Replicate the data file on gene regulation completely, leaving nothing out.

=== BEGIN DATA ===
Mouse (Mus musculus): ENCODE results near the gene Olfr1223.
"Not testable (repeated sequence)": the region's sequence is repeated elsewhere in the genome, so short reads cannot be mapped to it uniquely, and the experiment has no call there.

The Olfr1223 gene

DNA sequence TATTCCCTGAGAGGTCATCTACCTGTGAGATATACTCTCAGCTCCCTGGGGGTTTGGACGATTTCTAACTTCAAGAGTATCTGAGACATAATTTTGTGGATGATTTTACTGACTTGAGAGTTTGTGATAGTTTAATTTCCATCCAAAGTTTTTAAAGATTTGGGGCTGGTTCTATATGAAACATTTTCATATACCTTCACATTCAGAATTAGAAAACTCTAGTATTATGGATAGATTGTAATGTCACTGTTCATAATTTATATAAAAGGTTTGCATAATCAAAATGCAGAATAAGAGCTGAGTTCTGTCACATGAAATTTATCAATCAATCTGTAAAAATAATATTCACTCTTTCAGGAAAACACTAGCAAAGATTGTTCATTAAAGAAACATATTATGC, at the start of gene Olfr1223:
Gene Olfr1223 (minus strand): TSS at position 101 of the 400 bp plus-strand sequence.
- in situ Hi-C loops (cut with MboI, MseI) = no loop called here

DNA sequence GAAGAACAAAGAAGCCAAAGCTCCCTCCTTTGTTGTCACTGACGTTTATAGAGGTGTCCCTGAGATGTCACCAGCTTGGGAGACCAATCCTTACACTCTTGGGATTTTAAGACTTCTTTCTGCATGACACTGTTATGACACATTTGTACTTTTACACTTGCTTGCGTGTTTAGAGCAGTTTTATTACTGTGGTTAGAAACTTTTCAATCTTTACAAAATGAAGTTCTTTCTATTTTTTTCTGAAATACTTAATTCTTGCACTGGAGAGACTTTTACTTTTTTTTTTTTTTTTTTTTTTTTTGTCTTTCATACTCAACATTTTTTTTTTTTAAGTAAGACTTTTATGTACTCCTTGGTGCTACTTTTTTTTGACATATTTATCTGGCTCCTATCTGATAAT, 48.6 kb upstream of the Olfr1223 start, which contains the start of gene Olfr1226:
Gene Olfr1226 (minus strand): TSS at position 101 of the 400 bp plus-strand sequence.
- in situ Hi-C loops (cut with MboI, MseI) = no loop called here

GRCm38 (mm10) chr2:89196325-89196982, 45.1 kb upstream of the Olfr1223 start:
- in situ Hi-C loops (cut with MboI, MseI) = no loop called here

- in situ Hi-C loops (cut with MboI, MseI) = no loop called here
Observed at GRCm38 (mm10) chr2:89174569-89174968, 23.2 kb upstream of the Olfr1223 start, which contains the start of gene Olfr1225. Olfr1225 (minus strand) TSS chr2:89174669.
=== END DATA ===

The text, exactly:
Mouse (Mus musculus): ENCODE results near the gene Olfr1223.
"Not testable (repeated sequence)": the region's sequence is repeated elsewhere in the genome, so short reads cannot be mapped to it uniquely, and the experiment has no call there.

The Olfr1223 gene

DNA sequence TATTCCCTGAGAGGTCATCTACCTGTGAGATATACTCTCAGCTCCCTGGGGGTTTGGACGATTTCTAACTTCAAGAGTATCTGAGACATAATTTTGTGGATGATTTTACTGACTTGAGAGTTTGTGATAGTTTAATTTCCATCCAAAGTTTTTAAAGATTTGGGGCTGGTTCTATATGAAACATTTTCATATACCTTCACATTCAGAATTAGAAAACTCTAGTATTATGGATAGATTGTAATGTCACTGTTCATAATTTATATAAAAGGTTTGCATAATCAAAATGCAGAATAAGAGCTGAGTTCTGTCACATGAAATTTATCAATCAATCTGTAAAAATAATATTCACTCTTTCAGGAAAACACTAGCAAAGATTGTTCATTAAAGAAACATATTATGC, at the start of gene Olfr1223:
Gene Olfr1223 (minus strand): TSS at position 101 of the 400 bp plus-strand sequence.
- in situ Hi-C loops (cut with MboI, MseI) = no loop called here

DNA sequence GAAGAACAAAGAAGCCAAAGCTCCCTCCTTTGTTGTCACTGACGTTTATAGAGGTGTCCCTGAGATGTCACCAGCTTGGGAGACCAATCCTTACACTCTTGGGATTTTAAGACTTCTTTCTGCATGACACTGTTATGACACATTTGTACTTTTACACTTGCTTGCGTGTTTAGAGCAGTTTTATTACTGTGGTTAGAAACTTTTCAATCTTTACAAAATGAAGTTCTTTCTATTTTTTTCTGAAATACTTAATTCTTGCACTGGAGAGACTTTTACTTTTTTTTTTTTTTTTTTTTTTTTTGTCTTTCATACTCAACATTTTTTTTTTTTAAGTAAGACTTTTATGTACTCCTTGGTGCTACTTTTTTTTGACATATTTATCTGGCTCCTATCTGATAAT, 48.6 kb upstream of the Olfr1223 start, which contains the start of gene Olfr1226:
Gene Olfr1226 (minus strand): TSS at position 101 of the 400 bp plus-strand sequence.
- in situ Hi-C loops (cut with MboI, MseI) = no loop called here

GRCm38 (mm10) chr2:89196325-89196982, 45.1 kb upstream of the Olfr1223 start:
- in situ Hi-C loops (cut with MboI, MseI) = no loop called here

- in situ Hi-C loops (cut with MboI, MseI) = no loop called here
Observed at GRCm38 (mm10) chr2:89174569-89174968, 23.2 kb upstream of the Olfr1223 start, which contains the start of gene Olfr1225. Olfr1225 (minus strand) TSS chr2:89174669.